* Euro hits three-year high vs dollar as ECB meets
* Sterling at highest in 6 months vs euro
* U.S. administration’s Ross hints at action against China
* European shares flat after Tokyo’s Nikkei drops over 1 percent
* Brent oil tops $71 a barrel for first time since 2014
* Dollar on course for biggest ever monthly fall vs yuan
By Marc Jones
LONDON, Jan 25 (Reuters) - The euro steadied at a three-year high on Thursday and shares inched back as traders waited to see if the European Central Bank would try to cool the currency’s hottest run in nearly four years.
Concerns about U.S. protectionism kept the dollar weak after its worst day in six months, but it was the signals from the ECB’s first meeting of 2018 after it again kept rates at record lows that were attracting attention.
A boom in the euro zone economy means some of the bank’s top policymakers want an increasingly swift end to its 2.6 trillion euro stimulus programme, but they know it comes with plenty of challenges.
Number one is how to address the euro’s surge - it was at a three-year high of over $1.24 ahead of a 1330 GMT ECB news conference - as this could dampen inflation and endanger the work done by years of unprecedented stimulus.
Euro zone bonds were again reducing the premium offered by former debt crisis countries such as Greece, Portugal and Spain compared with ultra-safe German debt, but it will be a delicate balancing act for ECB chief Mario Draghi.
Oil prices, which are a major driver of inflation, hit $71 per barrel in Asian trading for the first time since 2014.
“The rate of change (in the euro) might make the ECB a little uncomfortable,” said State Street’s head of EMEA macro strategy, Tim Graf.
“They can’t push back too much on the fruits of their success, but you may well get comments around excessive currency volatility.”
The uncertainty about the ECB made for a quiet pre-amble for share markets.
Wall Street futures were pointing fractionally higher amid a flurry of earnings from heavyweight companies 3M Co, digger maker Caterpillar, which saw its sales surge 35 percent, and computer chip giant Intel.
The pan-European STOXX 600 was getting going too. It had barely budged early on as Germany’s exporter-heavy DAX index fell, but it was last sitting 0.2 percent higher as Frankfurt recovered to add to small gains on London’s FTSE and France’s CAC 40.
As well as the euro’s $1.24 milestone, sterling hit a new post Brexit vote high against the dollar of $1.4250 and also climbed to its highest in six months against the euro despite the euro zone currency’s broad advance.
Asian trading had been a mixed bag, with many of the moves driven by the weakening of the dollar.
MSCI’s broadest index of Asia-Pacific shares outside Japan touched an all-time peak for the ninth session in a row, but Japan’s Nikkei fell 1.1 percent, hit by the yen’s latest jump against the greenback.
MSCI ACWI, the index provider’s broadest gauge of the world’s stock markets, consolidated its more than 6.5 percent gains for the month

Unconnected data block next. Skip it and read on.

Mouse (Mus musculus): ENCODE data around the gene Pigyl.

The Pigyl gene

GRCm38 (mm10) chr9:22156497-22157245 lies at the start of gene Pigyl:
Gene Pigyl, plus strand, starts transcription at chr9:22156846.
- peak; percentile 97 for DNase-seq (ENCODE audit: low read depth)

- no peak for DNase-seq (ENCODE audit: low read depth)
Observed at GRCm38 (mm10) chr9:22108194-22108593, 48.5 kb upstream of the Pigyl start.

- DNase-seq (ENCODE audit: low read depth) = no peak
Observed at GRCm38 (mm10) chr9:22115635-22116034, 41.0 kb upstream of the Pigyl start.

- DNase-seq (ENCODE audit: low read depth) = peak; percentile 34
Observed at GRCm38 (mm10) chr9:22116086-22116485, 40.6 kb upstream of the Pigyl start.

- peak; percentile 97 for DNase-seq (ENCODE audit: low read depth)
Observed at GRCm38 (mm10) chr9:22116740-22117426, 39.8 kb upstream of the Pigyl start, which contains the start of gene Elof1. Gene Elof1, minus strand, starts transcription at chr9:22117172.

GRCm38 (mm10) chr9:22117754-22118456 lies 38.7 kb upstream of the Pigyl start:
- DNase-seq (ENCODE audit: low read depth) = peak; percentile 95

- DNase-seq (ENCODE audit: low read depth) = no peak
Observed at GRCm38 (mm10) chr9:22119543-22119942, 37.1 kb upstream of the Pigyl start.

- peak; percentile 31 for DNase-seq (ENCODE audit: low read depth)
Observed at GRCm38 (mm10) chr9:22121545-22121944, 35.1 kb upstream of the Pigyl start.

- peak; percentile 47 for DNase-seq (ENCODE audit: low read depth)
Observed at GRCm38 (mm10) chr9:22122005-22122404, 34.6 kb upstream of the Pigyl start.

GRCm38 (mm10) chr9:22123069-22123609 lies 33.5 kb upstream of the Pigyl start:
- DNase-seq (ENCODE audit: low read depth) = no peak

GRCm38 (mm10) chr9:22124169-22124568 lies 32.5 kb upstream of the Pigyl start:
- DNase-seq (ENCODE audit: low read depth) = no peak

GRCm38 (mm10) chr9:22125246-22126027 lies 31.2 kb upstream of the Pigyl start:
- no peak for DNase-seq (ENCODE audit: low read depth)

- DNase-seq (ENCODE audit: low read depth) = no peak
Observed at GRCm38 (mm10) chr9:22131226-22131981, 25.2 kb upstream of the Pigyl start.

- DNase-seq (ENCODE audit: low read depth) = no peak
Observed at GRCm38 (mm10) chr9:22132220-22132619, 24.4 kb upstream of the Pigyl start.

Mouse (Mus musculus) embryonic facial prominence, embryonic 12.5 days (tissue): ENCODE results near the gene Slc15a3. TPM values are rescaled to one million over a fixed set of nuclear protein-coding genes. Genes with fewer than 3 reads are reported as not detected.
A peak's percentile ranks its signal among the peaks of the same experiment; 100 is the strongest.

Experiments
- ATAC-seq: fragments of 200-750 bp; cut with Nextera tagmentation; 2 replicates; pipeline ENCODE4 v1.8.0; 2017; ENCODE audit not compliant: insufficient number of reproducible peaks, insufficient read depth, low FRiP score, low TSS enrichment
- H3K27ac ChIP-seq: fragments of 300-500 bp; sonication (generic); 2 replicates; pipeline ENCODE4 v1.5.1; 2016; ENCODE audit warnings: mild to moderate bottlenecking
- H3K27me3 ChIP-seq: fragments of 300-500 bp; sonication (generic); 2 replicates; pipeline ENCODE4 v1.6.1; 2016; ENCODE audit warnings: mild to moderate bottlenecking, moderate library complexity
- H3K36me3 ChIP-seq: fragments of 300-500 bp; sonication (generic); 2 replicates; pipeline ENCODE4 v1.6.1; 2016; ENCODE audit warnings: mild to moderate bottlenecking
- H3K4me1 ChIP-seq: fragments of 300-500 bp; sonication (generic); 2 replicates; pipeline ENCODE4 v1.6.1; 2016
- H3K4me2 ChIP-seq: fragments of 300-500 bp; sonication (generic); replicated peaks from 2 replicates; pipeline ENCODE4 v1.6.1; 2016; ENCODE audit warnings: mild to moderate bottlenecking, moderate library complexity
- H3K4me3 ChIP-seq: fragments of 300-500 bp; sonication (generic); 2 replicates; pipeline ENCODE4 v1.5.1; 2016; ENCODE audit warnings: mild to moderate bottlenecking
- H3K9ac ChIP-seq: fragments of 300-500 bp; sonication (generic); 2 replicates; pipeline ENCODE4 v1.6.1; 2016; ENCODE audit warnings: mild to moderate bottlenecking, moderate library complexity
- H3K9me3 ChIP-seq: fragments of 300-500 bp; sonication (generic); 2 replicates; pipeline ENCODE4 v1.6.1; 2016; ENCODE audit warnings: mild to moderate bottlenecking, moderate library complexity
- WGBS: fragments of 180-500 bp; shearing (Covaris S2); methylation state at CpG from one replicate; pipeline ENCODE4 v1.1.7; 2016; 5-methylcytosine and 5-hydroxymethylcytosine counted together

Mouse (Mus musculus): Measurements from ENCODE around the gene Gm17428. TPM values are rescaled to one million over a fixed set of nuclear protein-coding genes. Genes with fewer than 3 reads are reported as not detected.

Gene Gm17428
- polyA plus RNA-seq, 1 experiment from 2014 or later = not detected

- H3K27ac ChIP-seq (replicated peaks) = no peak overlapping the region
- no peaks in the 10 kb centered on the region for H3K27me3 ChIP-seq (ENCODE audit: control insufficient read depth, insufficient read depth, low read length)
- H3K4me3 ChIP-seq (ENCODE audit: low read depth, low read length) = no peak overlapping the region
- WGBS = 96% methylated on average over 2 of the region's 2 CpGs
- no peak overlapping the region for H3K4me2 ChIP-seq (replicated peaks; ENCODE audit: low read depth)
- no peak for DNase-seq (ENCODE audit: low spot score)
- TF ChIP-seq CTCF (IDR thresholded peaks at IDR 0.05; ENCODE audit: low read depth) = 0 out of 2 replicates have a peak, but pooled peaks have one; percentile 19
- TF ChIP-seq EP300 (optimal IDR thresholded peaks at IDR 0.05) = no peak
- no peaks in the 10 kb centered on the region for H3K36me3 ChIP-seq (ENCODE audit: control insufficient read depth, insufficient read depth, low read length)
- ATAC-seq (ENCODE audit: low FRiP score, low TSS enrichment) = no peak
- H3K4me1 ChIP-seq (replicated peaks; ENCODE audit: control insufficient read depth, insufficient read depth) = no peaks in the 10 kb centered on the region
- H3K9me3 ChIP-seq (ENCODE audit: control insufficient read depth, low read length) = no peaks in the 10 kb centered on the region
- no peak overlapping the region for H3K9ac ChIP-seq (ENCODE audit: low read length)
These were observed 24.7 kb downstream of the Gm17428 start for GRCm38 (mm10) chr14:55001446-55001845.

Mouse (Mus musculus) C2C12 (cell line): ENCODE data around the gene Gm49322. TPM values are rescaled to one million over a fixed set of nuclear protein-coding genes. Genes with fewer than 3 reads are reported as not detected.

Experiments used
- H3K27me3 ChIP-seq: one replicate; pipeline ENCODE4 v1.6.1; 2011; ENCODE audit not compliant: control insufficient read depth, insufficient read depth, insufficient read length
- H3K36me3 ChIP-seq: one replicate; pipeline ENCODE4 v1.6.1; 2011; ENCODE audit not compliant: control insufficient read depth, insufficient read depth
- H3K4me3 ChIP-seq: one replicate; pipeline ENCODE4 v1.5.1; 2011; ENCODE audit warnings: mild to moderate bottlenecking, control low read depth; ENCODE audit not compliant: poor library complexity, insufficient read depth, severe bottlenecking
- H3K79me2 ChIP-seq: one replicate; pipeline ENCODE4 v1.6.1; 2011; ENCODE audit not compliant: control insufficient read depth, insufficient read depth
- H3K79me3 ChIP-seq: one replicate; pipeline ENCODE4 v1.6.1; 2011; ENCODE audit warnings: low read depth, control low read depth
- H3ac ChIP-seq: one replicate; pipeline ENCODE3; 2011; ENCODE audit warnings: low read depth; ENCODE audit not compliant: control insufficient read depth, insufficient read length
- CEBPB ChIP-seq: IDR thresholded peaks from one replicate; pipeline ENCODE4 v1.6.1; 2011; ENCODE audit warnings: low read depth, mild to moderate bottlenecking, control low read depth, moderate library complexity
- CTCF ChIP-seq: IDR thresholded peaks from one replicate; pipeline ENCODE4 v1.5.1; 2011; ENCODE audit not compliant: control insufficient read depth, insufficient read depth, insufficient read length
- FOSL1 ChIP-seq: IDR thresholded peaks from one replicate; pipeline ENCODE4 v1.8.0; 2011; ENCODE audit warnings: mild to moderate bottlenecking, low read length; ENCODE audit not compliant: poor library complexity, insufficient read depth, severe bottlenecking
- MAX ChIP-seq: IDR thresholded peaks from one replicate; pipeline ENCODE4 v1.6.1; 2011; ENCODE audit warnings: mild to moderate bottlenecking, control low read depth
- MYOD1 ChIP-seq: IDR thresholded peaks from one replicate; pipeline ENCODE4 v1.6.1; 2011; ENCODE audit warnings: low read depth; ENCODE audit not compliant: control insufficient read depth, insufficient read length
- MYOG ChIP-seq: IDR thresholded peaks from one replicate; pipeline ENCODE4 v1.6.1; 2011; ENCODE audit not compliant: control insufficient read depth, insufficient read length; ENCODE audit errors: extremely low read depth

A Reuters poll of over 500 economists showed the global economy is expected to grow at the fastest pace since 2010.
The upbeat mood, however, has come up against renewed fears of protectionism by the United States after President Donald Trump’s decision to impose steep import tariffs on washing machines and solar panels earlier in the week.
U.S. Commerce Secretary Wilbur Ross, hinted at other measures against China too on Wednesday, saying at the annual Davos meeting that Washington was investigating whether there was a case for taking action over China’s infringements of intellectual property.
Trump is scheduled to speak in Davos on Thursday.
Also in the Swiss Alpine town, U.S. Treasury Secretary Steven Mnuchin made a major departure from traditional U.S. currency policy on Wednesday, saying “obviously a weaker dollar is good for us as it relates to trade and opportunities”.
Analysts say they cannot remember any U.S. Treasury Secretary openly embracing a cheaper dollar, at least in the last two decades or so.
“I was speculating the Trump administration may role out something with fanfare given its big delegation to Davos,” said Masayuki Kichikawa, chief macro strategist at Sumitomo Mitsui Asset Management.
“I’d think the real aim of Mnuchin’s comments on the dollar is not so much engineering a weaker dollar per se as putting pressure on trading partners to do some trade deals with the administration,” he added.
The dollar’s index against a basket of six major currencies tumbled to a three-year low of 88.816 before steadying in European trading. It has fallen 1.9 percent so far this week.
The dollar had also slipped to as far as 108.74 yen, its lowest since mid-September, and to its weakest against the Chinese yuan since November 2015. It is on course for its biggest monthly fall against the yuan.
“They (the U.S. administration) can either have tariffs with the rest of the world or do it organically through a nice depreciation of the dollar,” said JP Morgan Asset Management’s chief European markets strategist Karen Ward.
Reporting by Marc Jones; Editing by Alison Williams